All in all, I’m pretty happy with how 2005 turned out. My
business is taking off. I’ve built a solid foundation to
support even more growth (which I forecast for 2006) and
I’ve even managed to take some time off.
I’d like all my subscribers to feel as good about their
business as I do about mine, so I thought I’d take a moment
to share 5 things I attribute to my successful 2005.
1. Attended seminars. This one is HUGE. Nothing beats
getting out of your office and away from your computer and
actually meeting people face to face. I’ve come away from
these events with clients, joint venture partners, and more.
(And that doesn’t even include the great information I
absorbed and was able to put to use in both my business and
my clients’ businesses.) Continue reading
Probably the biggest problem with being a small business owner is right there in that phrase. Small.
Small means few or no employees. Small means you end up doing most, if not all, business tasks yourself.
Whether or not you’re any good at them.
But even if you ARE perfectly capable at completing those tasks, is doing them really a wise use of your time? (Just because you CAN do something, doesn’t necessarily mean you SHOULD.)
As a business owner, you should be focused on the big things – a vision for your business, putting together a plan to reach that vision, developing new products, spending time with your clients and marketing. In other words, those “big picture” tasks that grow your business.
What you should NOT be doing is worrying about getting your invoices out, mailing products, providing troubleshooting help, scheduling your time and all those other administrative duties. Continue reading
Same old same old just doesn’t sell anymore. To make your marketing stand out, you need to get creative. Below are five tips designed to get your creative juices flowing. Some are brainteasers or are what Michael Michalko in “Thinkertoys” calls Linear Thinkertoys. Others fall under intuition or Intuitive Thinkertoys.
Some tips may appeal to you more than others. My suggestion is to try them all. Even the ones you’re not drawn to may still open some doors that wouldn’t have opened any other way.
These tips will work whether you sell a product, a service or both. Continue reading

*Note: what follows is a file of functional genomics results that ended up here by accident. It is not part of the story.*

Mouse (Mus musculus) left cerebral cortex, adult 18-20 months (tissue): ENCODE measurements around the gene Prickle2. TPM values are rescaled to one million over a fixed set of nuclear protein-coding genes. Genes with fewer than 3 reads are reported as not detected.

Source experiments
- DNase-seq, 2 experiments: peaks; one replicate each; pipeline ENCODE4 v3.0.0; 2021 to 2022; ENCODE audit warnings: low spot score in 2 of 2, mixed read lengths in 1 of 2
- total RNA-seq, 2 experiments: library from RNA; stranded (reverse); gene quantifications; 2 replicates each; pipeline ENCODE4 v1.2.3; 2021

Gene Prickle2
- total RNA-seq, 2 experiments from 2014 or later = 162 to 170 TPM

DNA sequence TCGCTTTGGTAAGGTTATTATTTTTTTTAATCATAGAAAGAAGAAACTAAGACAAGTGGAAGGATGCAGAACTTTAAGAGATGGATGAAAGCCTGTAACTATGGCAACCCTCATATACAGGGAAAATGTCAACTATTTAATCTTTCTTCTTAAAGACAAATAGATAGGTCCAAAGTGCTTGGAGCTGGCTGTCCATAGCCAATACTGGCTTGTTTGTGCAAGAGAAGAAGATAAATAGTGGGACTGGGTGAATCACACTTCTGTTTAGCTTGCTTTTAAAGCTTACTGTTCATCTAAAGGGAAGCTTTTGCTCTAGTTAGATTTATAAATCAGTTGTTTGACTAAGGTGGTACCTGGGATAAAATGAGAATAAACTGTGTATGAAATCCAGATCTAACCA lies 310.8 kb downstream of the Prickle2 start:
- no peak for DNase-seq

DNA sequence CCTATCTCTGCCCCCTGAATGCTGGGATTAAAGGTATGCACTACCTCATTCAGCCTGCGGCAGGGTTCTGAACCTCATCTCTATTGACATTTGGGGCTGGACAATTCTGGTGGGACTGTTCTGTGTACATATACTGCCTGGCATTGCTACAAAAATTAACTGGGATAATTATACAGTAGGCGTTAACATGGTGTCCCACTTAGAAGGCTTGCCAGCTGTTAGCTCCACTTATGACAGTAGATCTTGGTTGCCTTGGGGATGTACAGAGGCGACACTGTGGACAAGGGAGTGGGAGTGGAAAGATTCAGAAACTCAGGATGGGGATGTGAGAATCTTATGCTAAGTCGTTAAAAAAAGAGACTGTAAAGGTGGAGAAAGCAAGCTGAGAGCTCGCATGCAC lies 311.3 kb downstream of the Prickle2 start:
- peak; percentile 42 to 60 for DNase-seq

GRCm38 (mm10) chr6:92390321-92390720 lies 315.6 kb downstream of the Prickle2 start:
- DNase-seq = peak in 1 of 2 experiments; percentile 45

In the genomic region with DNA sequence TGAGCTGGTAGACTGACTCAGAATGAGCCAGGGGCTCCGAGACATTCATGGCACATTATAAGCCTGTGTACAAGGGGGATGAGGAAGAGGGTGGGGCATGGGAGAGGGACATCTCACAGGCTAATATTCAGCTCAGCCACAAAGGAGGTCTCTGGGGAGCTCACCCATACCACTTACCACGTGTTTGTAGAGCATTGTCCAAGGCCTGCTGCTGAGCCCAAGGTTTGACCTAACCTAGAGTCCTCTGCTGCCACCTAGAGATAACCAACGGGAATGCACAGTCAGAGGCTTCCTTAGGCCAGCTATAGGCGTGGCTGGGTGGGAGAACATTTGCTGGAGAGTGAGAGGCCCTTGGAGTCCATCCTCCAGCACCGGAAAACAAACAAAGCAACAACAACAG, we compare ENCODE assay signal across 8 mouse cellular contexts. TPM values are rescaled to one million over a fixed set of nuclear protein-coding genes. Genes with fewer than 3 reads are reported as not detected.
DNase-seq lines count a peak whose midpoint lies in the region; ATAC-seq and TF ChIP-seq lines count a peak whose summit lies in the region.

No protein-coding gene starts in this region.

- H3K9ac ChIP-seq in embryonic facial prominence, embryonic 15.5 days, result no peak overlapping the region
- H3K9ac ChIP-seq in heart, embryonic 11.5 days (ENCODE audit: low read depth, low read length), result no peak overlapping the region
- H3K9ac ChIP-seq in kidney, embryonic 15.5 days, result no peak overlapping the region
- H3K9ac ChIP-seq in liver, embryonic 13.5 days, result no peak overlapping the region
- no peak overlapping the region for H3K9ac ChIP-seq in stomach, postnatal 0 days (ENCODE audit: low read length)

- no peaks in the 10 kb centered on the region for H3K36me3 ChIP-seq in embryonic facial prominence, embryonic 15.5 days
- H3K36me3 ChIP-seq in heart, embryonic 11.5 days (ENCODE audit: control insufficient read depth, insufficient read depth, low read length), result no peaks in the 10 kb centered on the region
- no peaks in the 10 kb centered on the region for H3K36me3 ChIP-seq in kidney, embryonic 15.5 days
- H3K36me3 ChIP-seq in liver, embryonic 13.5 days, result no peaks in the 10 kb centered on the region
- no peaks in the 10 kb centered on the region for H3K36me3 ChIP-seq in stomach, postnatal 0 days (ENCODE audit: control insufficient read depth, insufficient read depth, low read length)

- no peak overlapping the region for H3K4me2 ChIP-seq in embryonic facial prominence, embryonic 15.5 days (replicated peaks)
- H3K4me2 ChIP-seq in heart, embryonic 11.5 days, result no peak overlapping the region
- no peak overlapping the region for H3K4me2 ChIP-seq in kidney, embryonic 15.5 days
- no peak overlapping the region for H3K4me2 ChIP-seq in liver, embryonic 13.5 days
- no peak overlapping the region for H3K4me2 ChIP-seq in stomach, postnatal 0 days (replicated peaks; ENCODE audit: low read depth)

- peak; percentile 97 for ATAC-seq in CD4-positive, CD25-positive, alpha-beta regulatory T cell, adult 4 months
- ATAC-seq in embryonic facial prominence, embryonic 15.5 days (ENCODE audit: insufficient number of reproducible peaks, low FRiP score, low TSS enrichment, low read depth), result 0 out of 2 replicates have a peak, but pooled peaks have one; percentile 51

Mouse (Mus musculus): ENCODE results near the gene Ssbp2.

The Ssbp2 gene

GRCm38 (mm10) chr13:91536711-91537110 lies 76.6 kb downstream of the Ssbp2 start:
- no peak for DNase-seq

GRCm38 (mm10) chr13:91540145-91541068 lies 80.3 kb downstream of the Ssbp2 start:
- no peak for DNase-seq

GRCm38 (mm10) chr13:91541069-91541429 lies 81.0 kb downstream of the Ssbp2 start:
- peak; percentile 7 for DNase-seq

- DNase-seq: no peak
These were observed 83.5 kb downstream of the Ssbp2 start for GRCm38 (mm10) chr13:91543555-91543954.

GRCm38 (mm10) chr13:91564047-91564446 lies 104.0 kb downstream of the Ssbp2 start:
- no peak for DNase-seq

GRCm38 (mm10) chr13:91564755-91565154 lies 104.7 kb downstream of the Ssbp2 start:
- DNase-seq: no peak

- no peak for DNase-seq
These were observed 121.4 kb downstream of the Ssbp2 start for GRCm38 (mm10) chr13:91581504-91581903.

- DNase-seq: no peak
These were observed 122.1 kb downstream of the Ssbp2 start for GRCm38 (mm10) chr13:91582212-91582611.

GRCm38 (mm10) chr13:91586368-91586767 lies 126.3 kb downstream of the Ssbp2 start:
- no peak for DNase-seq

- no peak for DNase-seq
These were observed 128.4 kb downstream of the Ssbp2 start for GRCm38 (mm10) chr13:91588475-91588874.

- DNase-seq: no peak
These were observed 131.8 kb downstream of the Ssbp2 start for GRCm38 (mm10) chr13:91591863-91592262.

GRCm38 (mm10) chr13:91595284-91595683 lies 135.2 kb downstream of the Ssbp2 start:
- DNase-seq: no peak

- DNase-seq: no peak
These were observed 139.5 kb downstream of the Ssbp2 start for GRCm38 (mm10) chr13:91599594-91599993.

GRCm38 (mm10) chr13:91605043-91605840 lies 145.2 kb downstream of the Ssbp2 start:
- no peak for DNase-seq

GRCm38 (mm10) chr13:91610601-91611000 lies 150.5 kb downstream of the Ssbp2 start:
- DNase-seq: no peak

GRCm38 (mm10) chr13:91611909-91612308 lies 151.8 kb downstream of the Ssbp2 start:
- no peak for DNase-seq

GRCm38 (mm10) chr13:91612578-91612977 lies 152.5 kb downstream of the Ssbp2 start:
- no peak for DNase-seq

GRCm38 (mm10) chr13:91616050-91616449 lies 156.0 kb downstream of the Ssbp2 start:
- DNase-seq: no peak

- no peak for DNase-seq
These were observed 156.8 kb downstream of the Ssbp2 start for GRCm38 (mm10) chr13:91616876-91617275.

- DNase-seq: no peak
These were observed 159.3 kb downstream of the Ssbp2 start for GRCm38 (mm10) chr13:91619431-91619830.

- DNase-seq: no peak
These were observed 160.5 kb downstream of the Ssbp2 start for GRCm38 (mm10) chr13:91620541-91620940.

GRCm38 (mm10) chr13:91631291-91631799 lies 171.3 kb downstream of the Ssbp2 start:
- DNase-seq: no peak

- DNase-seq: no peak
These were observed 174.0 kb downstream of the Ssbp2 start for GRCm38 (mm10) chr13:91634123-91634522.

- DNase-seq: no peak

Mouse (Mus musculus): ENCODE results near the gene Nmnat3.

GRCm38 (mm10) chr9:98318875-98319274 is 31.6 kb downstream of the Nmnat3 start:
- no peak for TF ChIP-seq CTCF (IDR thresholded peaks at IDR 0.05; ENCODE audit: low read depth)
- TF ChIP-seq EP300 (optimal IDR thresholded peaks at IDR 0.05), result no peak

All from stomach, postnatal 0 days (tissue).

Are you struggling to find a new twist on advertising or marketing campaigns?
If you’re a small business owner or a copywriter/coach/other creative professional, you know exactly what I’m talking about. Having to come up with new ideas for a long-term client (or even your own business) can be overwhelming.
As much as you love those long-term clients or established products, because of their longevity, it gets harder and harder to come up with the next brilliant product.
But never fear. Here are three ways to get those creative juices (and new ideas) flowing. Continue reading
So if traditional marketing is no longer effective, then how will you get the word out about your products or services?
What Internet Marketer Seth Godin, author of the book Permission Marketing, calls permission marketing.
Permission marketing is when your customers give you permission to market to them. This is opposite from traditional marketing, also known as interruption marketing (another term coined by Godin).
Interruption marketing works by interrupting you. Nobody watches television for the commercials. Nobody flips through a magazine for the ads. But that’s how interruption marketing gets you to buy something.
Permission marketing is completely different. With permission marketing, customers look forward to hearing from you. Continue reading
It used to be if you were a small business, you were at a distinct disadvantage with your marketing compared to the bigger companies.
No more. Small business owners will actually have an edge over bigger companies thanks to the emerging marketing model.
Yes, you heard right. Emerging marketing model. The old ways of marketing are dying. And a new regime is coming of age.